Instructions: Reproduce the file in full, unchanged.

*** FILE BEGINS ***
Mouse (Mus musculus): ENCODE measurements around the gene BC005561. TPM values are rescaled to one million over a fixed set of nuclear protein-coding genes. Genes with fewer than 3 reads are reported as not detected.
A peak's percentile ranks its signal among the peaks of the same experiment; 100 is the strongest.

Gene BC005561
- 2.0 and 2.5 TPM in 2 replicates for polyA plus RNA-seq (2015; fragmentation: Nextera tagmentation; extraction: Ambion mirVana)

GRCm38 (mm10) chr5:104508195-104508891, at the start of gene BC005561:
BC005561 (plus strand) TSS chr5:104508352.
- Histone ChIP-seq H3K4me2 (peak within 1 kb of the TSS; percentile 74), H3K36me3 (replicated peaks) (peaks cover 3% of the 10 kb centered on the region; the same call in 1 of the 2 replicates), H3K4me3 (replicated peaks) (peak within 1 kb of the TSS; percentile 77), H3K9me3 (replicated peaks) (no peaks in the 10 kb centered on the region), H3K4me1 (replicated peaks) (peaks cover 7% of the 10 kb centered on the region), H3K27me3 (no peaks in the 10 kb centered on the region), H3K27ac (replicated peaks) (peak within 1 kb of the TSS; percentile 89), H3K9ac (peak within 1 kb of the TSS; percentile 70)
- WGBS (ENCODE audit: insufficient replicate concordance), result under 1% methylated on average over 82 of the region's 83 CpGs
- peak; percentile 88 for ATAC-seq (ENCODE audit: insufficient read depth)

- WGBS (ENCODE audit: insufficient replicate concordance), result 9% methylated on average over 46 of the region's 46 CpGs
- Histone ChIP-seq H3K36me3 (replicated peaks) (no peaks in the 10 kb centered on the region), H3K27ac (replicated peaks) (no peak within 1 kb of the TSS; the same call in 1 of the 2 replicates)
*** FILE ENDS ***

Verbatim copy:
Mouse (Mus musculus): ENCODE measurements around the gene BC005561. TPM values are rescaled to one million over a fixed set of nuclear protein-coding genes. Genes with fewer than 3 reads are reported as not detected.
A peak's percentile ranks its signal among the peaks of the same experiment; 100 is the strongest.

Gene BC005561
- 2.0 and 2.5 TPM in 2 replicates for polyA plus RNA-seq (2015; fragmentation: Nextera tagmentation; extraction: Ambion mirVana)

GRCm38 (mm10) chr5:104508195-104508891, at the start of gene BC005561:
BC005561 (plus strand) TSS chr5:104508352.
- Histone ChIP-seq H3K4me2 (peak within 1 kb of the TSS; percentile 74), H3K36me3 (replicated peaks) (peaks cover 3% of the 10 kb centered on the region; the same call in 1 of the 2 replicates), H3K4me3 (replicated peaks) (peak within 1 kb of the TSS; percentile 77), H3K9me3 (replicated peaks) (no peaks in the 10 kb centered on the region), H3K4me1 (replicated peaks) (peaks cover 7% of the 10 kb centered on the region), H3K27me3 (no peaks in the 10 kb centered on the region), H3K27ac (replicated peaks) (peak within 1 kb of the TSS; percentile 89), H3K9ac (peak within 1 kb of the TSS; percentile 70)
- WGBS (ENCODE audit: insufficient replicate concordance), result under 1% methylated on average over 82 of the region's 83 CpGs
- peak; percentile 88 for ATAC-seq (ENCODE audit: insufficient read depth)

- WGBS (ENCODE audit: insufficient replicate concordance), result 9% methylated on average over 46 of the region's 46 CpGs
- Histone ChIP-seq H3K36me3 (replicated peaks) (no peaks in the 10 kb centered on the region), H3K27ac (replicated peaks) (no peak within 1 kb of the TSS; the same call in 1 of the 2 replicates)